“Very well, then,” Clark said, picking up the phone. “As long as you’re legal.”
Jende Jonga exhaled.
The terror that had gripped his chest when Clark Edwards mentioned the word “papers” slowly loosened. He closed his eyes and offered thanks to a merciful Being, grateful half the truth had been sufficient. What would he have said if Mr. Edwards had asked more questions? How would he have explained that his work permit and driver’s license were valid only for as long as his asylum application was pending or approved, and that if his application were to be denied, all his documents would become invalid and there would be no green card? How could he have possibly explained his asylum application? Would there have been a way to convince Mr. Edwards that he was an honest man, a very honest man, actually, but one who was now telling a thousand tales to Immigration just so he could one day become an American citizen and live in this great nation forever?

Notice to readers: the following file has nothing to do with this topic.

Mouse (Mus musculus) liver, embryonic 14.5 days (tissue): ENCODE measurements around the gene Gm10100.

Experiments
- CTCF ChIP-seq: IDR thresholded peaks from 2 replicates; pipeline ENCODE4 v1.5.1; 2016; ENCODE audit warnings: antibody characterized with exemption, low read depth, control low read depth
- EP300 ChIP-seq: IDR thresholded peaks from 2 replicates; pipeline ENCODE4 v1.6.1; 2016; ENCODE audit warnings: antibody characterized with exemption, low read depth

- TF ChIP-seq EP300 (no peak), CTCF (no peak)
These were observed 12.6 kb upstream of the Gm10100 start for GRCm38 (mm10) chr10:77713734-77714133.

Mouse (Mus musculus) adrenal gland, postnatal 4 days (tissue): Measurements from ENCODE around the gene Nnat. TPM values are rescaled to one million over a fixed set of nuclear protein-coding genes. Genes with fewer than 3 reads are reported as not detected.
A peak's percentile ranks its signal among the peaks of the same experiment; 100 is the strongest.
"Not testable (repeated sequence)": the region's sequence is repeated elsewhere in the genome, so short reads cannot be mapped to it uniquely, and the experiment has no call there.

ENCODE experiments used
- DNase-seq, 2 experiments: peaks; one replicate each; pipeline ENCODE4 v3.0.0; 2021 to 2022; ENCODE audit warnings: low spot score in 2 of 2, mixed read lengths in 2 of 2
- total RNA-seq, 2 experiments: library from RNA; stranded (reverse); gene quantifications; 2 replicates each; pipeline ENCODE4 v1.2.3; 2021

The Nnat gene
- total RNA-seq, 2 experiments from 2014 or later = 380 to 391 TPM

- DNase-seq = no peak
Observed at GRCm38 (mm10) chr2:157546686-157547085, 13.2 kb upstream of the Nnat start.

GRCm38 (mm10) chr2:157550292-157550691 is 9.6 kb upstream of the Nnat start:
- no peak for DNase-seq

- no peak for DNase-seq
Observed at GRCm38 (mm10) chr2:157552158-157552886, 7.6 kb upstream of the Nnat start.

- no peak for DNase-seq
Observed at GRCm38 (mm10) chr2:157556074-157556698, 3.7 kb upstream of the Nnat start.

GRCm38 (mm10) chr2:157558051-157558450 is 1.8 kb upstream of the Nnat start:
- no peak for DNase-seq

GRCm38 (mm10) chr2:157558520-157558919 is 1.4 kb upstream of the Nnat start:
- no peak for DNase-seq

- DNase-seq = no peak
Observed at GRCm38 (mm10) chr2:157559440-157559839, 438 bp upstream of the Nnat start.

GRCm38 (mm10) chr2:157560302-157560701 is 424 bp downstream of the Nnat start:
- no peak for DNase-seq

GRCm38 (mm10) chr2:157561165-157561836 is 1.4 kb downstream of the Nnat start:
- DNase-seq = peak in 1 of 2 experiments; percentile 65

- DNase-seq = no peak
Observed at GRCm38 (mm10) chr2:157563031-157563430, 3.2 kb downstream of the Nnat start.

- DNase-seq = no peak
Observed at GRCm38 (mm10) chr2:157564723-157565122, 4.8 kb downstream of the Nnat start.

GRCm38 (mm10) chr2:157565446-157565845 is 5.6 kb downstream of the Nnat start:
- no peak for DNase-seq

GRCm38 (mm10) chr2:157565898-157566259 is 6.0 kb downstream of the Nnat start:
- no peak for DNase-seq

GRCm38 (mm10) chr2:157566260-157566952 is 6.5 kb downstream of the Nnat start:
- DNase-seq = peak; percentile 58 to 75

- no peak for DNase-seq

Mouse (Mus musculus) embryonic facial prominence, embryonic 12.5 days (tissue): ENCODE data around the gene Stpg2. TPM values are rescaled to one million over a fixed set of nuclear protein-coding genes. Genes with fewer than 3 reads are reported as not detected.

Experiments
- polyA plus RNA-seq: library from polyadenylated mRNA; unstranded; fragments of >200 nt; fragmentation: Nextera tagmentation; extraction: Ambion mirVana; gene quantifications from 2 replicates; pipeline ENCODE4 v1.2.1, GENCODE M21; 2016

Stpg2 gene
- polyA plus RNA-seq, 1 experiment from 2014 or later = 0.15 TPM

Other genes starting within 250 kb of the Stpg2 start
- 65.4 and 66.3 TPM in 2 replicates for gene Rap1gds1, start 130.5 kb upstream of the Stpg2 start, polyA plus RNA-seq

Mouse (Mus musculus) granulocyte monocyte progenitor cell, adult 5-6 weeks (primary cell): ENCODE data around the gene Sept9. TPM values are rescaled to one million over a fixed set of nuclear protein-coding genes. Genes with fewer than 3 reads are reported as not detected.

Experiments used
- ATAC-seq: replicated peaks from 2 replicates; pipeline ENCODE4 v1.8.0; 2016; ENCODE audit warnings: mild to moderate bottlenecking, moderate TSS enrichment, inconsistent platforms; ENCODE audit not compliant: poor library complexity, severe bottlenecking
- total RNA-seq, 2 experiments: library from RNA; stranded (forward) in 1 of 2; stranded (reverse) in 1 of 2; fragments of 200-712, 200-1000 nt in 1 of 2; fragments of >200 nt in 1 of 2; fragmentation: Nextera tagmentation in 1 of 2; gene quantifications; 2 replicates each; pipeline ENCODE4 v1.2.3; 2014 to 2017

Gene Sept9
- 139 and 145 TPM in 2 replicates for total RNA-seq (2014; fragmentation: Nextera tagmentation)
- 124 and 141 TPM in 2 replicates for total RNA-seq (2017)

“And you’ve been here for how long?” Clark asked after putting down the receiver.
“Three years, sir. I came in 2004, in the month—”
He paused, startled by Clark’s thunderous sneeze.
“May God bless you, sir,” he said as the executive placed his wrist under his nose and let loose another sneeze, louder than the first. “Ashia, sir,” he added. “May God bless you again.”
Clark leaned forward and picked up a bottle of water on the right side of his desk. Behind him, far beyond the spotless glass window, a red helicopter flew above the park, going from west to east under the cloudless morning sky. Jende returned his gaze to Clark and watched as he took a few sips from the bottle. He yearned for a sip of water, too, to erase the dryness in his throat, but dared not change the trajectory of the interview by asking for some. No, he couldn’t dare. Certainly not right now. His throat could be the driest spot in the Kalahari and it wouldn’t matter right now—he was doing well. Okay, maybe not too well. But he wasn’t doing too badly, either.